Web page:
PORTLAND, Maine (NECN) -- There are more than 21 million veterans living in the United States.And for some of those servicemen and women, the biggest challenge wasn't serving their country--it was making the transition back to civilian life.
Retired Marine Sergeant Brendan O'Toole, of Alexandria, VA just completed a year long road trip to raise awareness about their plight. He ran 3,600 miles, from Oceanside, California to Portland, Maine, through 21 states.
"You start to get real tired out there. We had terrible weather, tornadoes, sandstorms, blizzards, dogs chasing us," said O'Toole. "It's been rough."
But the 26-year-old, who served in Afghanistan and Haiti, said his challenges on the road were nothing compared to those faced by many combat veterans when they return to civilian life.
"When I got out of Afghanistan, I had a buddy who struggled with PTSD and took his own life," recalled O'Toole. "And I ran into my own issues with the VA when I got out. I went out one night with my buddies and I started talking about these issues."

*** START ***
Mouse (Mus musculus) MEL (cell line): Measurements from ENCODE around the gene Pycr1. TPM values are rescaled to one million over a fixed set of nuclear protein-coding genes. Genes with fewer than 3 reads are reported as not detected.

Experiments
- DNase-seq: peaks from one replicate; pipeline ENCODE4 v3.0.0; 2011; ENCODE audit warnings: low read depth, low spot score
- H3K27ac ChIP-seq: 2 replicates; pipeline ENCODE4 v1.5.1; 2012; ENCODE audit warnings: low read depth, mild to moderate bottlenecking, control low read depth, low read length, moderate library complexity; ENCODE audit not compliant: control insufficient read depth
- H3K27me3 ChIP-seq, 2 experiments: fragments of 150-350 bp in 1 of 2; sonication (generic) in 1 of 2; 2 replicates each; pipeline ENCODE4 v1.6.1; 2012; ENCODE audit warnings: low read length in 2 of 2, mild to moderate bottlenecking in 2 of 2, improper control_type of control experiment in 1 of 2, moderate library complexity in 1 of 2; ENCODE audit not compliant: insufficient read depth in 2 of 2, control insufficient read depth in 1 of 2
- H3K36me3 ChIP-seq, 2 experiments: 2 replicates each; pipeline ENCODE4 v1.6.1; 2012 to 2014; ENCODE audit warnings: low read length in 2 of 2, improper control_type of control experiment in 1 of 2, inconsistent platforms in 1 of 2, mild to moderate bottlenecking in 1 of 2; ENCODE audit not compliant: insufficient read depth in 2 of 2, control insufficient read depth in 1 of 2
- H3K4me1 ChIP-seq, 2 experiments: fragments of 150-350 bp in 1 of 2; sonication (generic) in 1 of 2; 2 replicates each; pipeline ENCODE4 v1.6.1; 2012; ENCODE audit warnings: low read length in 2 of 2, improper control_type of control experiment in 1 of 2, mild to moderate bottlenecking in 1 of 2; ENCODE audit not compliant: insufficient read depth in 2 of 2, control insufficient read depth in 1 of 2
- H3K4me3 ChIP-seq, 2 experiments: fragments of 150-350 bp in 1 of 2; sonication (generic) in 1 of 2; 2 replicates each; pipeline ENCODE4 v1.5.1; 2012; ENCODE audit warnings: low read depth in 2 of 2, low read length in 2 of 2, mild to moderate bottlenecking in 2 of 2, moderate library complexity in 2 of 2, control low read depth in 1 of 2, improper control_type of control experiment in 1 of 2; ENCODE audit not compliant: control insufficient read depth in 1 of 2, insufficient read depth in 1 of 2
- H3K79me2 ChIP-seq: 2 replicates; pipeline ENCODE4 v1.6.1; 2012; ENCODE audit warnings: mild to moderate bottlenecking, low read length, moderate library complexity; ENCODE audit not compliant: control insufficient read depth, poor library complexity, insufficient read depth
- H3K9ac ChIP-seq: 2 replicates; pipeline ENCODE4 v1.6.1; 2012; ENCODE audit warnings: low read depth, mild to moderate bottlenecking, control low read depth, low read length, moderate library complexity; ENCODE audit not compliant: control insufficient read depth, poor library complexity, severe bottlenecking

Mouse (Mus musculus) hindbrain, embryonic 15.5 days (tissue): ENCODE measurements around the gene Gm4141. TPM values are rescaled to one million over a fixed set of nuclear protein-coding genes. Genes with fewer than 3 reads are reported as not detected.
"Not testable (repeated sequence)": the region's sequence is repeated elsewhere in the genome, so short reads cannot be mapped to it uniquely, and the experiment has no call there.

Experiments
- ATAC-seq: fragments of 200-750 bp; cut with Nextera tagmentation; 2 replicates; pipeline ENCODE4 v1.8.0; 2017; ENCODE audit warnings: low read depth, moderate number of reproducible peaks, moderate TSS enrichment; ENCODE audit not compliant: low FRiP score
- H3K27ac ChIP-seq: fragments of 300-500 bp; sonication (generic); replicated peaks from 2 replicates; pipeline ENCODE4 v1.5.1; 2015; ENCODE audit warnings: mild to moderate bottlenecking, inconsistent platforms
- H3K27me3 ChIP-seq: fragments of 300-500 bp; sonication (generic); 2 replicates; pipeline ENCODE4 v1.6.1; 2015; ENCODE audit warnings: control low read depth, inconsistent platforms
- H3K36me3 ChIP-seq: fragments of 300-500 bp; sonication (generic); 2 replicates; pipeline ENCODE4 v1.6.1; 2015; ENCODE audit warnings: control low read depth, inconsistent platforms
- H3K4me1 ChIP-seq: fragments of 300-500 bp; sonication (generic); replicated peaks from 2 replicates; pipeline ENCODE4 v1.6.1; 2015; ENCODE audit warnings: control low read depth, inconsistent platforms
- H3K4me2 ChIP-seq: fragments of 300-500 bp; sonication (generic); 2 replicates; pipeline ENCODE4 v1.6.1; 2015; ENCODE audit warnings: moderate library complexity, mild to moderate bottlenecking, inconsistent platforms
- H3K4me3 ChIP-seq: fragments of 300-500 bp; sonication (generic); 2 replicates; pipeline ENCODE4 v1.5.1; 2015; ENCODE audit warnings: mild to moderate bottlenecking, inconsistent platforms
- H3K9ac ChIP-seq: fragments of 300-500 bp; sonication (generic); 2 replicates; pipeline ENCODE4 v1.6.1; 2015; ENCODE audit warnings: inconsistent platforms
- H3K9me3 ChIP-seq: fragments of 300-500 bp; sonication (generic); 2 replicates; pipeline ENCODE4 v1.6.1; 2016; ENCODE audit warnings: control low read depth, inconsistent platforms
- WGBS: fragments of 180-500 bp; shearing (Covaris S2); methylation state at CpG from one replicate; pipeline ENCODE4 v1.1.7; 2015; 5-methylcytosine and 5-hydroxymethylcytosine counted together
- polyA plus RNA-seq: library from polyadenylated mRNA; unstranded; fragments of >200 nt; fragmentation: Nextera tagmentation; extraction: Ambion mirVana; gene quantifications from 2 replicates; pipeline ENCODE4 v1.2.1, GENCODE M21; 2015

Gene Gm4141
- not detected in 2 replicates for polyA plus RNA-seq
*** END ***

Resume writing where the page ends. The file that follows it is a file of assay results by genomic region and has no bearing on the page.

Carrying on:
He says the highlight for him was standing atop the Freedom Tower holding the American flag.
He completed his mission on Veterans Day 2013 in Portland with a quick dip in the Atlantic Ocean.
Supporters, most of whom were veterans themselves, said they were grateful to O'Toole for drawing attention to the ongoing needs of servicemen.
"I think we're doing a better job than when I came back from Vietnam," said Marine Veteran Reynolds Young. "But there are an awful lot of kids out there who still need mental support."
To that end, The Run For Veterans raised funds for three charities that provide social, mental and physical support for vets and their families.
The $400,000 raised so far will be divided among the USO, Give An Hour, and Team Red, White and Blue."
Up next for the runner: "A long nap!!" O'Toole said laughing.
While his body is tired, he says his spirit has been rejuvenated by the support he's received along the way -- the same support he says all Veterans need when their tours end.
Two filmmakers accompanied O'Toole on the trip.
They're hoping to release a documentary about the "Run for Veterans" in 2014.